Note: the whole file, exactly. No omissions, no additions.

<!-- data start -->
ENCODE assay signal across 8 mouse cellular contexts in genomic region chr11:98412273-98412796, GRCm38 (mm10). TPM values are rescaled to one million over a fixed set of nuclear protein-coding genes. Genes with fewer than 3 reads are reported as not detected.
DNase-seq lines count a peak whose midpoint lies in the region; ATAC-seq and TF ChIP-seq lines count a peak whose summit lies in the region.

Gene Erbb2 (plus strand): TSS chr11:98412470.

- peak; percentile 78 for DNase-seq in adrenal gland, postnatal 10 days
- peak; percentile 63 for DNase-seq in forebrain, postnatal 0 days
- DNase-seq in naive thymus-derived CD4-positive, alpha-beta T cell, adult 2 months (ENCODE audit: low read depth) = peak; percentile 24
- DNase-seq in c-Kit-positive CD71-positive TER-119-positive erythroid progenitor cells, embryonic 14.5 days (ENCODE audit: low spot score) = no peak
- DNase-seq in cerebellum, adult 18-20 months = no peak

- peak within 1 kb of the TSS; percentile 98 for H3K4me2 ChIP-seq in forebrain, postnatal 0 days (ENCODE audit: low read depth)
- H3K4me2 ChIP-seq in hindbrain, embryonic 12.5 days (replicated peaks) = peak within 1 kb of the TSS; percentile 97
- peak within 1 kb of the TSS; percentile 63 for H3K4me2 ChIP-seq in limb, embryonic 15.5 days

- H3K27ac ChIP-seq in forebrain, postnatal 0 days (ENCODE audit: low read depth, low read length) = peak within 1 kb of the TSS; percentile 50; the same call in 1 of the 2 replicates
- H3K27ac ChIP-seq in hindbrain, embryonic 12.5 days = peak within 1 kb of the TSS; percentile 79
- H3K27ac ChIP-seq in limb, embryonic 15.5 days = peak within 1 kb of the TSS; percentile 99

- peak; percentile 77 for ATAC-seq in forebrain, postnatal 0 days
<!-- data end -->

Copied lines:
ENCODE assay signal across 8 mouse cellular contexts in genomic region chr11:98412273-98412796, GRCm38 (mm10). TPM values are rescaled to one million over a fixed set of nuclear protein-coding genes. Genes with fewer than 3 reads are reported as not detected.
DNase-seq lines count a peak whose midpoint lies in the region; ATAC-seq and TF ChIP-seq lines count a peak whose summit lies in the region.

Gene Erbb2 (plus strand): TSS chr11:98412470.

- peak; percentile 78 for DNase-seq in adrenal gland, postnatal 10 days
- peak; percentile 63 for DNase-seq in forebrain, postnatal 0 days
- DNase-seq in naive thymus-derived CD4-positive, alpha-beta T cell, adult 2 months (ENCODE audit: low read depth) = peak; percentile 24
- DNase-seq in c-Kit-positive CD71-positive TER-119-positive erythroid progenitor cells, embryonic 14.5 days (ENCODE audit: low spot score) = no peak
- DNase-seq in cerebellum, adult 18-20 months = no peak

- peak within 1 kb of the TSS; percentile 98 for H3K4me2 ChIP-seq in forebrain, postnatal 0 days (ENCODE audit: low read depth)
- H3K4me2 ChIP-seq in hindbrain, embryonic 12.5 days (replicated peaks) = peak within 1 kb of the TSS; percentile 97
- peak within 1 kb of the TSS; percentile 63 for H3K4me2 ChIP-seq in limb, embryonic 15.5 days

- H3K27ac ChIP-seq in forebrain, postnatal 0 days (ENCODE audit: low read depth, low read length) = peak within 1 kb of the TSS; percentile 50; the same call in 1 of the 2 replicates
- H3K27ac ChIP-seq in hindbrain, embryonic 12.5 days = peak within 1 kb of the TSS; percentile 79
- H3K27ac ChIP-seq in limb, embryonic 15.5 days = peak within 1 kb of the TSS; percentile 99

- peak; percentile 77 for ATAC-seq in forebrain, postnatal 0 days